Wind is a Winner: Falling Cost of Wind is Consumers' Best Bet
As Court hears arguments on Clean Power Plan, wind can reduce carbon emissions at low cost
ST. PAUL, MINN., (September 27, 2016) - Today, the U.S. Court of Appeals for the D.C. Circuit is hearing oral arguments from challengers and supporters of the United States Environmental Protection Agency's (EPA) Clean Power Plan rule that seeks to limit the amount of carbon dioxide pollution that can be emitted from existing power plants by 2030.
Wind on the Wires Executive Director Beth Soholt issued the following statement:
"Wind energy is consistently the cheapest option for complying with the Clean Power Plan. The cost of wind energy has dropped 66 percent in the past six years, and an Energy Information Administration study found windpower is the lowest-cost option for reducing the carbon intensity of our electric system. In fact, wind can generate up to 57 percent of the needed clean power under the EIA's most cost-effective scenario.
"In the absence of a federal energy policy, this Plan helps provide certainty across the country; certainty upon which renewable energy businesses can grow, make capital investments and create jobs.
"The message for states and utilities in the Midwest is clear: Wind is a winner. In fact, last week Xcel Energy announced a 1,500 MW Request for Proposals, which would be enough to power 750,000 homes by 2020. They're doing this to take advantage of historic low prices for this clean, renewable resource while planning for state and national energy standards. At the same time, such development projects will create jobs, economic development, new tax revenue for communities, water savings and other benefits that flow from developing wind farms.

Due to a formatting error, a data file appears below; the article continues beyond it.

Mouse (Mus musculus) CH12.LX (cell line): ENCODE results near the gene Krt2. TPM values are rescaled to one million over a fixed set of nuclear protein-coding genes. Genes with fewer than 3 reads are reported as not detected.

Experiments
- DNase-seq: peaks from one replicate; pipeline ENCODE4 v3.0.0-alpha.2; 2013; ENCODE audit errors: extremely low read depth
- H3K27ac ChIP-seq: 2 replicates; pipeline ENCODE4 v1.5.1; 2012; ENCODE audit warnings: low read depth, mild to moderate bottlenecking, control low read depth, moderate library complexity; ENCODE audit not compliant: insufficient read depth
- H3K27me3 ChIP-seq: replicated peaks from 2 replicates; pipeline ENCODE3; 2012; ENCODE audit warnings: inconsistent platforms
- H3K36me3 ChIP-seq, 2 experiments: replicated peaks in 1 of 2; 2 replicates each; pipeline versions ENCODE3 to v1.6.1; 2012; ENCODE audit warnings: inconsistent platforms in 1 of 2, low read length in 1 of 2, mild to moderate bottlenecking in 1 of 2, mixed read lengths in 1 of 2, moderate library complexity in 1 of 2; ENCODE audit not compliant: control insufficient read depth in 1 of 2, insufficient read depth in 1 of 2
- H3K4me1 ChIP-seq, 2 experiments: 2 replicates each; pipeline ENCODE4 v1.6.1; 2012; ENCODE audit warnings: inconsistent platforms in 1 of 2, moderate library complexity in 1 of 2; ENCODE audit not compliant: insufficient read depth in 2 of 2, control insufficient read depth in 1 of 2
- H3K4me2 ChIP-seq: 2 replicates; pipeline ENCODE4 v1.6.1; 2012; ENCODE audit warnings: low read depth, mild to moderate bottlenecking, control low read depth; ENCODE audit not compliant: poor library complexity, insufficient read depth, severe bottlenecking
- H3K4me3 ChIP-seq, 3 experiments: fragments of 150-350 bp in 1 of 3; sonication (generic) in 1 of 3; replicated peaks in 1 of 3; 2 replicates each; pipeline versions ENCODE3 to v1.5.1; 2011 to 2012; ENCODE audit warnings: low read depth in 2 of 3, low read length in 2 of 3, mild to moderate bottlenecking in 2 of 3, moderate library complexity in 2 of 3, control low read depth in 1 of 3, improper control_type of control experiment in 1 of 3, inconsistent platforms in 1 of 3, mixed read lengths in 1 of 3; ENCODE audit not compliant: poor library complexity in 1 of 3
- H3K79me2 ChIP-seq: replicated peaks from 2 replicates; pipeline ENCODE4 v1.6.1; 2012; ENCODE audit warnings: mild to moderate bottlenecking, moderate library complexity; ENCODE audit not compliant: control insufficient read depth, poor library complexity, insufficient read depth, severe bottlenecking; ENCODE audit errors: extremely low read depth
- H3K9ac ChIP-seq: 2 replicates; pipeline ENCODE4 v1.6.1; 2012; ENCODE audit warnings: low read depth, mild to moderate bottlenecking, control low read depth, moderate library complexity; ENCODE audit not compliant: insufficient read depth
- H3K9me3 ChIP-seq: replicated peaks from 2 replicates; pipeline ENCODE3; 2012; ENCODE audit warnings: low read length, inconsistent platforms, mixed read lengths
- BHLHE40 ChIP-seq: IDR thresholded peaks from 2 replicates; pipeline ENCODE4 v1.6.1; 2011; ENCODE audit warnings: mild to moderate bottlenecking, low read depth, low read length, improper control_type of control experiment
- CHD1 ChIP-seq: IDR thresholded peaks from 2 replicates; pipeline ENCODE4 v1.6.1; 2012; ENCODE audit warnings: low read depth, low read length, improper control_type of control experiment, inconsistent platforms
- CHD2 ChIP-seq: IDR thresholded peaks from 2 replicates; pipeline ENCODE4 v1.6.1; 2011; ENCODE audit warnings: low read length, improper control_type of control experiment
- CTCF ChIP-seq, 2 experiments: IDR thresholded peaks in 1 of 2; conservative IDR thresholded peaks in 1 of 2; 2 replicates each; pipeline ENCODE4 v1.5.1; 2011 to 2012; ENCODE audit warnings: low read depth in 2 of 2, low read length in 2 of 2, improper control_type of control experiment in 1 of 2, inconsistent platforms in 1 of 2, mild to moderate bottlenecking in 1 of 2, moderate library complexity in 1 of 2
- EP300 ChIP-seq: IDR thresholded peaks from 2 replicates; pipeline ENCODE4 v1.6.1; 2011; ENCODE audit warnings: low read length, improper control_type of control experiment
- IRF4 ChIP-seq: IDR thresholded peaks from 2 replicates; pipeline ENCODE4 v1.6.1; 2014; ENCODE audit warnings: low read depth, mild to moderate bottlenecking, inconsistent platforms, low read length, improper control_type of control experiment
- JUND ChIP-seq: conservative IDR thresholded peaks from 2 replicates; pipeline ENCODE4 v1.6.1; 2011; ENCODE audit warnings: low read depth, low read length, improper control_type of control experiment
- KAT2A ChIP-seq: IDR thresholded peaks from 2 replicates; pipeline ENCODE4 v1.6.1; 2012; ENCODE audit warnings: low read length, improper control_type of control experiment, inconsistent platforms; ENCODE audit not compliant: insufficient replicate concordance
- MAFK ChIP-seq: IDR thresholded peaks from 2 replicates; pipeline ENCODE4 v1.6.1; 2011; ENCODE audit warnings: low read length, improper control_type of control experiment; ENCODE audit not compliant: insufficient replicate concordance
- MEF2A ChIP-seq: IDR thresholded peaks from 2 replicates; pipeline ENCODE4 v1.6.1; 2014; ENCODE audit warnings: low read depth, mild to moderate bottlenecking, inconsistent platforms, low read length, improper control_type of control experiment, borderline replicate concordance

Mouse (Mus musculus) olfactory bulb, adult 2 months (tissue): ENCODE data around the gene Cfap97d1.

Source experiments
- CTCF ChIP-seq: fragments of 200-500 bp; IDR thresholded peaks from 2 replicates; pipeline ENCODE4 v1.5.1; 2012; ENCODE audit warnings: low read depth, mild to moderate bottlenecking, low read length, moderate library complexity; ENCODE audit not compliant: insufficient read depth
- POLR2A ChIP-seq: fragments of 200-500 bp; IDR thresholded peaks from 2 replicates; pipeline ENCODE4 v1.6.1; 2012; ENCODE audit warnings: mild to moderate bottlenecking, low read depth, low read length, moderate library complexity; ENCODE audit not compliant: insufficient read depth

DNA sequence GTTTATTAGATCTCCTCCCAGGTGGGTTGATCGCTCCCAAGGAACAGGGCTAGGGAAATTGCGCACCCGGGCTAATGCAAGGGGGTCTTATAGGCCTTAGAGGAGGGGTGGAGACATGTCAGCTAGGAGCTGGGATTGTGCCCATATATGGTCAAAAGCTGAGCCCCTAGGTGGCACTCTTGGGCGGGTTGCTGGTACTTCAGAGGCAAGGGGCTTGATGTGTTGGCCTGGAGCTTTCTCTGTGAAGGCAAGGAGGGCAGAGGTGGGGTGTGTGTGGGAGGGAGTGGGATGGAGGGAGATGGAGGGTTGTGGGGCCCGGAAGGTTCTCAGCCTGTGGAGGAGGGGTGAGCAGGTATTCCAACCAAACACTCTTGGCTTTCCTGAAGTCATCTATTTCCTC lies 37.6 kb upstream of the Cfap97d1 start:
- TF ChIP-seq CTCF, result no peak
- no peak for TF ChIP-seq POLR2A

"The Clean Power Plan merely accelerates the transition to a clean and cost effective renewable future for utility customers, which has already begun. Wind energy remains the biggest, fastest, and cheapest way states and utilities can comply with the Clean Power Plan.
"States and electric utilities can do this. Electric utilities have done a good job in the last decade of adding significant amounts of wind power to their generation portfolios, and an enormous amount of wind is still available for harvest. The Midwest with its vast amount of cost competitive renewables is uniquely suited to answer the call for more renewables."
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About Wind on the Wires
Wind on the Wires is a 501(c)(3) nonprofit organization based in St. Paul, Minn., which is comprised of wind and solar developers, environmental organizations, tribal representatives, public interest groups, clean energy advocates, farm groups and businesses providing goods and services to the wind and solar industries. Our mission is to overcome the barriers to bringing wind energy to market by addressing technical and regulatory issues, as well as through education and public outreach.